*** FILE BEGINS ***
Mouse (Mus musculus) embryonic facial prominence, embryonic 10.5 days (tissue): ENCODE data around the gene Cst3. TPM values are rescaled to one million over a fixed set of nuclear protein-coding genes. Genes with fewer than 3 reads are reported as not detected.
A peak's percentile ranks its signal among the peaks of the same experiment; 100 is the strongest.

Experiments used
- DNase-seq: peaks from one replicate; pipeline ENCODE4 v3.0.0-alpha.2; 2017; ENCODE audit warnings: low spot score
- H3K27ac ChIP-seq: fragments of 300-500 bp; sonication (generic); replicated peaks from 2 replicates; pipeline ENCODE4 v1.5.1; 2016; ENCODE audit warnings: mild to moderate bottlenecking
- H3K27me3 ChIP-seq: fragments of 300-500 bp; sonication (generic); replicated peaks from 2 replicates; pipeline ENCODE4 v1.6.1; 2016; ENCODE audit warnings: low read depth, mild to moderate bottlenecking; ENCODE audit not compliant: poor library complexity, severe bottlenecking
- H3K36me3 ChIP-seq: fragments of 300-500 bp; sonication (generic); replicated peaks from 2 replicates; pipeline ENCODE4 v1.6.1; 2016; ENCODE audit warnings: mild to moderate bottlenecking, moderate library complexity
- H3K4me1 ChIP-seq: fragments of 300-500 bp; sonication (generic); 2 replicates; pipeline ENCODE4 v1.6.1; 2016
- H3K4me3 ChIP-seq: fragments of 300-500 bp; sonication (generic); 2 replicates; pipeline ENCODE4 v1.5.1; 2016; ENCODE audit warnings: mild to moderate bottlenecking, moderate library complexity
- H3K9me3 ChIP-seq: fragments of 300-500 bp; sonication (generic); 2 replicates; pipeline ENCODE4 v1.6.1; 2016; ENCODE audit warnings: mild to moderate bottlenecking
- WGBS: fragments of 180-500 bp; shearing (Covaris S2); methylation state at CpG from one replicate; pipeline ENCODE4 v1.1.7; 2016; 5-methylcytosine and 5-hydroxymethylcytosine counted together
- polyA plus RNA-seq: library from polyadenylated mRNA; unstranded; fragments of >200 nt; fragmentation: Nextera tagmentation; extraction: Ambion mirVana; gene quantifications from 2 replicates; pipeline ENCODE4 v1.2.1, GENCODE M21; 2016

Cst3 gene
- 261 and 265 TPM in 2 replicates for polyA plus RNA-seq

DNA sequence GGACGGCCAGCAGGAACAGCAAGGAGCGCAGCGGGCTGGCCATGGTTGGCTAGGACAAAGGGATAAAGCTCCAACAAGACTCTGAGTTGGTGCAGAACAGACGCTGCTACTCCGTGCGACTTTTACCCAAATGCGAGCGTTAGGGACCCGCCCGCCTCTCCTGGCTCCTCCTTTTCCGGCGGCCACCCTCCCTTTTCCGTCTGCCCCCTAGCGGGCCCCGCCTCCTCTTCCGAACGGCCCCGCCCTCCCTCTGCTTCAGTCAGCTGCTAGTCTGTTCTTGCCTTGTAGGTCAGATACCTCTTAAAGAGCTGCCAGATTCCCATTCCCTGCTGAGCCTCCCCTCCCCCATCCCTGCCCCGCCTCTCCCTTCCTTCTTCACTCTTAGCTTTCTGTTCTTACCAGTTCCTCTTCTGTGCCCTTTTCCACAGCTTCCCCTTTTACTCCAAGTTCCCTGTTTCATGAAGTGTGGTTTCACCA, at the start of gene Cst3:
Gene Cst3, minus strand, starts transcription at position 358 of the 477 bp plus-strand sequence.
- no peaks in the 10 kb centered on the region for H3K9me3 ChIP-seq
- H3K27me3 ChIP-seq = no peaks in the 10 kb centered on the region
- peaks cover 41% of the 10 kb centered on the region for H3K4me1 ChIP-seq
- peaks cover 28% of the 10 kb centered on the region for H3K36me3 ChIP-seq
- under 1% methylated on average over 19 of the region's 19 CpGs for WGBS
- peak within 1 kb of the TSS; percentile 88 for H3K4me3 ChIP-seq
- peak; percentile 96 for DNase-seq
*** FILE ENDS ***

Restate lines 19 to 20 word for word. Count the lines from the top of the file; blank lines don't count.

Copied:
- peaks cover 41% of the 10 kb centered on the region for H3K4me1 ChIP-seq
- peaks cover 28% of the 10 kb centered on the region for H3K36me3 ChIP-seq